Monday, November 20, 2006

Where Relevancy Road Meets Location Lane

Here’s a great posting about the placement of messages by Seth Godin. With the abundance of clutter, if a message with information about a product I need is mis-placed, it’s likely to go unnoticed (un heard). A key to success is being in the right place at the right time. Right message, right location – as determined by the content being received and acted upon its target audience.

Friday, November 17, 2006

NBC Sells AND Produces Ads

I wanted to point out Jon Fine’s most recent column for BusinessWeek, which discusses the new role NBC is taking with some of its key advertisers. While not so much a discussion of on-point marketing or anything that cuts through the clutter, it’s interesting to point out that the network has found a way to produce advertising and turn messaging into content (or even blend the two together). I guess NBC realized there was more money to be made in advertising. Someone must have thought, “We sell the time for ads, hey, let’s produce them too!”

“Media” is already such a murky concept, and NBC’s latest move of developing an in-house ad agency has added another wrinkle to the information marketplace that is already overloaded. Product placement is nothing new, but this is far beyond that, as the article mentions NBC potentially producing brand-related content for the advertisers and mobile devices. It just seems to me like another source for potentially mis-directed content.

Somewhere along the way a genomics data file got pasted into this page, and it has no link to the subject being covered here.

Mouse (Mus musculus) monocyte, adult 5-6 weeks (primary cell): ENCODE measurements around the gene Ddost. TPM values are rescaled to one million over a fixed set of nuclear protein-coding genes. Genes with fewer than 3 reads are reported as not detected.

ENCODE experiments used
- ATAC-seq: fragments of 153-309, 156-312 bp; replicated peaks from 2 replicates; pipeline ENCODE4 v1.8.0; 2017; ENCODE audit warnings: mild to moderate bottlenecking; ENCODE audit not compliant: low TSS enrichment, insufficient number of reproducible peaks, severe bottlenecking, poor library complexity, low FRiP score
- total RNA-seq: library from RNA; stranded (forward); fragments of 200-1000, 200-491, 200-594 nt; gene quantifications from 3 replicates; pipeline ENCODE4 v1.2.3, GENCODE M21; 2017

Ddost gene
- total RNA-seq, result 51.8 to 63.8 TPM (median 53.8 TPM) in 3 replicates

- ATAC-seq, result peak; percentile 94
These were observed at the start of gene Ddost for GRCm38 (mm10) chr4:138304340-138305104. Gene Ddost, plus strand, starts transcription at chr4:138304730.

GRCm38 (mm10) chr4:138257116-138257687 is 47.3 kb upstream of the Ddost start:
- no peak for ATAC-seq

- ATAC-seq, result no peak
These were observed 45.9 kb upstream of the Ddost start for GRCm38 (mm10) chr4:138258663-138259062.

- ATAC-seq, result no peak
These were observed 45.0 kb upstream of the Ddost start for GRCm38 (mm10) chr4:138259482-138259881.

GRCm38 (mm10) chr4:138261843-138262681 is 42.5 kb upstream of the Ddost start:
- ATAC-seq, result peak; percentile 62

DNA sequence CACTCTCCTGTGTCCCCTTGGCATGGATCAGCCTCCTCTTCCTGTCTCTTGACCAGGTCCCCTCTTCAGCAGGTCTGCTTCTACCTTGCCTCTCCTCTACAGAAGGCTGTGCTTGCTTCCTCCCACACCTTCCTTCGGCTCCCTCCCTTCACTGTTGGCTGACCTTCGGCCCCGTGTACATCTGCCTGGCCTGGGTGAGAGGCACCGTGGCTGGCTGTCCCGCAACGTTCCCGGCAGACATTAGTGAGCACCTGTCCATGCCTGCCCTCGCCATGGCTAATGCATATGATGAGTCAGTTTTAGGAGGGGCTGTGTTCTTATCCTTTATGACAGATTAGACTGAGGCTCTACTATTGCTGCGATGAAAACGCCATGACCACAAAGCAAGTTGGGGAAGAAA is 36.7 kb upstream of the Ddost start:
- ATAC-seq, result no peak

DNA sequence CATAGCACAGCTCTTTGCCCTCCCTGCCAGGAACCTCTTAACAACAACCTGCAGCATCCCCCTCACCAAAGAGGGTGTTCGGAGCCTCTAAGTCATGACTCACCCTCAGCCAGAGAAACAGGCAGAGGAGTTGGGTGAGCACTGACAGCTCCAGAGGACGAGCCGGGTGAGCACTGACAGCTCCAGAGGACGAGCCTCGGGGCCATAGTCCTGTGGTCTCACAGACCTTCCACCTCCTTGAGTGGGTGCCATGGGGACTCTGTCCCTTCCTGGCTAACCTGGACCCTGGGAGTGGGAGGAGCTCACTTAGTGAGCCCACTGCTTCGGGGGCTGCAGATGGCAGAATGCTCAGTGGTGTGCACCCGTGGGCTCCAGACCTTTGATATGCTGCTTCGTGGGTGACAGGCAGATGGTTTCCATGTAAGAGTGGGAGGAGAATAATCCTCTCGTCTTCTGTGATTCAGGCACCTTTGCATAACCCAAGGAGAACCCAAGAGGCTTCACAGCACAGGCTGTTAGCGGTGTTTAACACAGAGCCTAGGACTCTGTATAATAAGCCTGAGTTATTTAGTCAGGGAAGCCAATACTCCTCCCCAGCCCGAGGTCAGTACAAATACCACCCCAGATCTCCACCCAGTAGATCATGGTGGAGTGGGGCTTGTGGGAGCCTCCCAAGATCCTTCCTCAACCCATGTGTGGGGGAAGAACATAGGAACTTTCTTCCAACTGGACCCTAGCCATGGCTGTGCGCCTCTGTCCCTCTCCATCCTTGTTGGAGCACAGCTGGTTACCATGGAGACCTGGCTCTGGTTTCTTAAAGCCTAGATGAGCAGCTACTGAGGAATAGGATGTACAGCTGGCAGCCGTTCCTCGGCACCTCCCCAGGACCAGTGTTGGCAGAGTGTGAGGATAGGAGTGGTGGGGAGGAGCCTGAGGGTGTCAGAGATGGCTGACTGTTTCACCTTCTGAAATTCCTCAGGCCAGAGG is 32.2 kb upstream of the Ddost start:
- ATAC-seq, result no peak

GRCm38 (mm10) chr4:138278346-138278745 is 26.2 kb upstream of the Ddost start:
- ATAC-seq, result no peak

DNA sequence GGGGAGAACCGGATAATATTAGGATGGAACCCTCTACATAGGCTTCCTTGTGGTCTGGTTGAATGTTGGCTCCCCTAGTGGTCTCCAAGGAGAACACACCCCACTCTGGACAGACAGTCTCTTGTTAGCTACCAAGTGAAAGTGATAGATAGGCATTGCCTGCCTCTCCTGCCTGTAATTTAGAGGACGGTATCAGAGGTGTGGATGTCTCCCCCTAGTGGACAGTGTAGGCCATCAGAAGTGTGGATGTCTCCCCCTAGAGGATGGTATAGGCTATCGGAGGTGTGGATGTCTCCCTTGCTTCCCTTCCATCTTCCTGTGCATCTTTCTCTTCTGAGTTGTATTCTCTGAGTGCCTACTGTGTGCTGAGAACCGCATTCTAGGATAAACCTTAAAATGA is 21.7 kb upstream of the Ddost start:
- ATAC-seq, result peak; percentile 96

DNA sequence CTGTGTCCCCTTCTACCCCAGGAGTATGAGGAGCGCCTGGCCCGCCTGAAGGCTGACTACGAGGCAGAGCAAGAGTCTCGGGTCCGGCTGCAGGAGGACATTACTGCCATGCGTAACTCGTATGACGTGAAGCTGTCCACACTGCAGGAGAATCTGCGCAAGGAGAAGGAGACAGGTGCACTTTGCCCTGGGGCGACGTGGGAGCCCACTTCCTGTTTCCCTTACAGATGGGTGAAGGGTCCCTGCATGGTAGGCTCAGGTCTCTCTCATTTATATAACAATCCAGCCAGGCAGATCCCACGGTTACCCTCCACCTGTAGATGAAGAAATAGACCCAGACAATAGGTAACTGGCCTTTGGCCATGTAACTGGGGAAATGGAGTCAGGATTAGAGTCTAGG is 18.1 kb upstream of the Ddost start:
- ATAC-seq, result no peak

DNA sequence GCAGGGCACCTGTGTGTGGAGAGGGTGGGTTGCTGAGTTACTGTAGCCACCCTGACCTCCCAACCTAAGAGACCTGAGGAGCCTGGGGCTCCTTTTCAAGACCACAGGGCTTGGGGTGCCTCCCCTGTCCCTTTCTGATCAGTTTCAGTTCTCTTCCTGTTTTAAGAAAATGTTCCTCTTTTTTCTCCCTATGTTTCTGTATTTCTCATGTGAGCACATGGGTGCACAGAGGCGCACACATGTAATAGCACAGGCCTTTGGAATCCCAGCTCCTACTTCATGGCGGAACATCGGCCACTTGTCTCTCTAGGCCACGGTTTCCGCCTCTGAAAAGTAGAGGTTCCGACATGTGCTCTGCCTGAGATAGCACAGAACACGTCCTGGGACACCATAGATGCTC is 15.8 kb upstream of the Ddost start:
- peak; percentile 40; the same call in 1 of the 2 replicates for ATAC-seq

Monday, November 13, 2006

The Smell of Success?

Kraft is sponsoring a special issue of People magazine with ads that allow readers to experience the smell of one of the products being advertised. Kraft believes the more a reader can play with the ad, the better the recall of its message, says Gary Gruneberg, director of media buying for Kraft Foods. The idea of scratch and sniff is nothing to magazines, as I’ve received countless issues reeking of various perfumes. But I think this is an interesting twist on the idea, and from the article, it seems as if the printing technology has improved to prevent the scents from being activated accidentally, which would be counterproductive. (The magazines I received with perfume strips have always been delivered reeking and I can’t tell which perfume is which.)

The article mentions that marketers believe the addition of scents to ads is a huge differentiator from other print ads. My former GSU professor, Pam Scholder Ellen, is quoted as saying “scents can be a powerful advertising tool because they ‘transport people out of their current state into a more desirable state.’”

Instead of trying to make a visual impression, the company is hoping use of consumers’ olfactory senses will leave a more lasting effect.

Does Kraft have a nose for clever messaging? I think the marriage of scented ads with a special publication dedicated to holiday entertaining is a great idea. That the interactivity in this issue is extended to editorial content is icing on the cake for Kraft. (Can you tell I like puns?) Food engages our sense of smell, touch and taste, so why not allow a print ad to be more than just a feast for the eyes?

Wednesday, November 08, 2006

Full or Cluttered?

Seth Godin’s column today touches on what I call clutter. He uses the term “full.” His posting is an interesting take on how repetition of a message can pay off. While I think the marketplace is cluttered and only the relevant content finds its way to an audience, Godin believes consumers are full until they’re ready to listen. Toe-may-toe or to-mah-toe?